One of the great joys and frustrations of anime is its sheer volume and variety. While most animation in the U.S. is aimed at children, in Japan it serves a variety of audiences. Anime can be television series or feature films with theatrical releases.
1. Akira- The cyberpunk anime Akira was released in 1988 and became one of the most influential anime in history, gaining a cult following in the West. The film introduced a generation of Americans to anime. Akira is dark and twisted and while most of the characters are adolescents, they are amoral juvenile delinquents who have been abandoned by a Japanese society on the verge of collapse. The spectacular production values signaled a new era in anime that moved away from low-quality, quickly produced animation. The Matrix directors the Wachowski brothers are fans of Akira. Watch it and you'll see how it influenced their filmmaking.
2. Spirited Away- It would be difficult to talk about anime without mentioning famed Japanese director Hayao Miyazaki (Howl's Moving Castle, Princess Mononoke, My Neighbor Tottoro). Miyazaki's work is widely popular in Japan, making him one of the most successful directors in Japanese cinematic history. His work also favors well with international audiences and regularly secures U.S. distribution. Spirited Away centers around a young girl named Chihiro who finds herself in a magical world where she must save her irresponsible parents from a dangerous witch. With a mixture of modern technology and traditional folklore, the film takes its audience to a steampunk setting that is disturbing yet completely engrossing. Spirited Away proved Miyazaki immense popularity within Japan but it was the string of international awards (including an Oscar) that showed the growing popularity and critical approval of anime in the global market.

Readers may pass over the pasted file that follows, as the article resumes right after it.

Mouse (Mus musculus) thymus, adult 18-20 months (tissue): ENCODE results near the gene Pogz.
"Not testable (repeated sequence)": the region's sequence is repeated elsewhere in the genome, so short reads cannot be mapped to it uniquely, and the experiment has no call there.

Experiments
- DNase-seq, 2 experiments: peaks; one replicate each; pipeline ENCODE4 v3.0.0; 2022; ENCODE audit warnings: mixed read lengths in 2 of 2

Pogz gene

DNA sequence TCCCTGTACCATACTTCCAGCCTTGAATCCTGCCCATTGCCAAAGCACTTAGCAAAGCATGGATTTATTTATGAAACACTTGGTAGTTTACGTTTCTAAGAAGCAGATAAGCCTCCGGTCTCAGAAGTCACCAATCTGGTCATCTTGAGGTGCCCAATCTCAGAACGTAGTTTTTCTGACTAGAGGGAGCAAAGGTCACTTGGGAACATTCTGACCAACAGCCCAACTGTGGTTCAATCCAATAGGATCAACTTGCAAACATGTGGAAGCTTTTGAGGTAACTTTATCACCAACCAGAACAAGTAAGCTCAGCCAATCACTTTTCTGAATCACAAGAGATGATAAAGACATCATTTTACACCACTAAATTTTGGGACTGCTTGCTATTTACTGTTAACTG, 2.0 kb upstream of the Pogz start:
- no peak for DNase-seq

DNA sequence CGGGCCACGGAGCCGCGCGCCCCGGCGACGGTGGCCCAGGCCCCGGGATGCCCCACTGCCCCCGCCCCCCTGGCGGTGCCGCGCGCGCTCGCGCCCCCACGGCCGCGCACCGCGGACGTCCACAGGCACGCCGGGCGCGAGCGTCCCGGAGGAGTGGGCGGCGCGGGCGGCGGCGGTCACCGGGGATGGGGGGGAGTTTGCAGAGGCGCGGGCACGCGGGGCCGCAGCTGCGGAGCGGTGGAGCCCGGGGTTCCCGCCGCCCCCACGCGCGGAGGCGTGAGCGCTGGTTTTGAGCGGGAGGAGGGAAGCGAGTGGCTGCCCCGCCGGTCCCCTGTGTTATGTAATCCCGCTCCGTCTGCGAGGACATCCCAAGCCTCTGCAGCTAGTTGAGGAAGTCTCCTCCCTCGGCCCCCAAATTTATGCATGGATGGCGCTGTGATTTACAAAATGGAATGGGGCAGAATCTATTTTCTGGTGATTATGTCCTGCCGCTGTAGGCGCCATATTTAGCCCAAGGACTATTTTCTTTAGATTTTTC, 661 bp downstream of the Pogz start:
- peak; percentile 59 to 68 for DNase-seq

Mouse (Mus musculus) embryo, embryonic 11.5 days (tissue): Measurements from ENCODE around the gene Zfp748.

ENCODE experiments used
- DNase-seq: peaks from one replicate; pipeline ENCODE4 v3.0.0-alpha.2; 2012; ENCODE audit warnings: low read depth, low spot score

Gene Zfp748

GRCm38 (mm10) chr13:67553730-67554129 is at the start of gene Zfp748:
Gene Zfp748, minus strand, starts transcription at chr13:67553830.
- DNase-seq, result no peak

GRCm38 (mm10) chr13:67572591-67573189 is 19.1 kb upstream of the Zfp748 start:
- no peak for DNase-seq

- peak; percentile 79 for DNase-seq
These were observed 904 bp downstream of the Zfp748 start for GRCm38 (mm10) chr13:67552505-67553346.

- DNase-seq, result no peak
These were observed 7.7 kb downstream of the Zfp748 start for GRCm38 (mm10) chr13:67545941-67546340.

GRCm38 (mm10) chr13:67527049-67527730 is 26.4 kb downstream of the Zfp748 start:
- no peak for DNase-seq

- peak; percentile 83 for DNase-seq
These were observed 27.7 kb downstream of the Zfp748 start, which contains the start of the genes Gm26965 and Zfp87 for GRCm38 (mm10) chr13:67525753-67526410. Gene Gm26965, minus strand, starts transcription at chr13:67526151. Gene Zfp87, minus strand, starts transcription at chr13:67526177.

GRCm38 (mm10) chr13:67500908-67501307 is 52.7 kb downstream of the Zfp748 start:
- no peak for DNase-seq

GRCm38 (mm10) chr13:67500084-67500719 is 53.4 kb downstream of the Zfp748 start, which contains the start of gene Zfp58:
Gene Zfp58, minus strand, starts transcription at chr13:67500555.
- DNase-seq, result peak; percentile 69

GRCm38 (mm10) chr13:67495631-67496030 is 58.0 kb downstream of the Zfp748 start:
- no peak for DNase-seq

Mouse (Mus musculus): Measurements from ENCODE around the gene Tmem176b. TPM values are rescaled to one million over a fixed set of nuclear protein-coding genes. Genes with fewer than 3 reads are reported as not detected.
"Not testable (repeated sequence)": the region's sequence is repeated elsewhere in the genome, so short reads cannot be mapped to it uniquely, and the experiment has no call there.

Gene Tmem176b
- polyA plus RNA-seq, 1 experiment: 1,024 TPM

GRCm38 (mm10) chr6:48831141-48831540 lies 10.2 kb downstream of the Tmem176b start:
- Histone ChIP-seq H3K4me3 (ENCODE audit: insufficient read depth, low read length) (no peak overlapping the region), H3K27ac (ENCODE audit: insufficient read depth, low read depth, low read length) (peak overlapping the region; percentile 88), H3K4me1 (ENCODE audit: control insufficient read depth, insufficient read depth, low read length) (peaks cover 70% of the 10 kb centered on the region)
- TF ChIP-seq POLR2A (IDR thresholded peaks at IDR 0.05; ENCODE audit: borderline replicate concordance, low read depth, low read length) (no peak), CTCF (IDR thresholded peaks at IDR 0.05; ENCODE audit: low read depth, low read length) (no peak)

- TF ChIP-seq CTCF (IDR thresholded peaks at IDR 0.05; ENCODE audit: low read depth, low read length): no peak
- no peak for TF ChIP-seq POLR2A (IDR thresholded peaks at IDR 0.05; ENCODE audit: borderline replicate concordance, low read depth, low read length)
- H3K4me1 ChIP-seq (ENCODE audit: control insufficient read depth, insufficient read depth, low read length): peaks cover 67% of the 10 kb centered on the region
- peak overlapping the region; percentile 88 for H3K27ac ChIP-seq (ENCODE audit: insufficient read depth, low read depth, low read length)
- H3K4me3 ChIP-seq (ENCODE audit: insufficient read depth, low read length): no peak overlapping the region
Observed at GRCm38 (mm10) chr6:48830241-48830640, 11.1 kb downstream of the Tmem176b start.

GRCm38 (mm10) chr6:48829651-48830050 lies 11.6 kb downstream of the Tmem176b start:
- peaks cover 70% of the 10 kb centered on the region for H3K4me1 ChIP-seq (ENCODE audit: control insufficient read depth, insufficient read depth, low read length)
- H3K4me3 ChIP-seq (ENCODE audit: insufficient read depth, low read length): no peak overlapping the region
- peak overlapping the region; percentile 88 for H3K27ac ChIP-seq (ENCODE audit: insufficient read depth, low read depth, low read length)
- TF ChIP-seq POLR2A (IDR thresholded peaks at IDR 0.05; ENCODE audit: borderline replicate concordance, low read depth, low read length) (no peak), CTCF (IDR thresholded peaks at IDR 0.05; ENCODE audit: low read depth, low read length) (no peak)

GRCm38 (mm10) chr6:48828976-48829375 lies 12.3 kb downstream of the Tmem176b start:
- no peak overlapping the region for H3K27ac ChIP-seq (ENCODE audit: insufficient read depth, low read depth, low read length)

3. Astro Boy- Famously recognized as the first anime, the television series about a robot boy battling against evil hit the small screens as Might Atom in Japan in 1963. The series was retitled for American audiences as Astro Boy the following year. Astro Boy was created by Osamu Tezuka, famed manga and anime artist, who became a seminal figure in Japanese culture and often referred to as the "God of Manga." As he was influenced by the work of Walt Disney, a viewing of his Kimba the White Lion will reveal his influence on Disney's The Lion King.
4. Princess Mononoke- This film involves a young prince named Ashitaka who becomes injured when defending his people against a gigantic boar, only to realize the dying animal has placed a curse on him. Ashitaka finds the source of his curse when he comes upon Iron Town and discovers a war between humans and animals. The people of Iron Town are ravaging the natural world around them by mining for iron for weaponry and in order to save their home, the animals of the forest have fought back. With more than his one life at stake, Ashitaka tries to bridge the gap between these two groups and see if peace is possible. Like much of Miyazaki's work, Princess Mononoke takes a definite stand on the devastating effect that modernity has on the environment.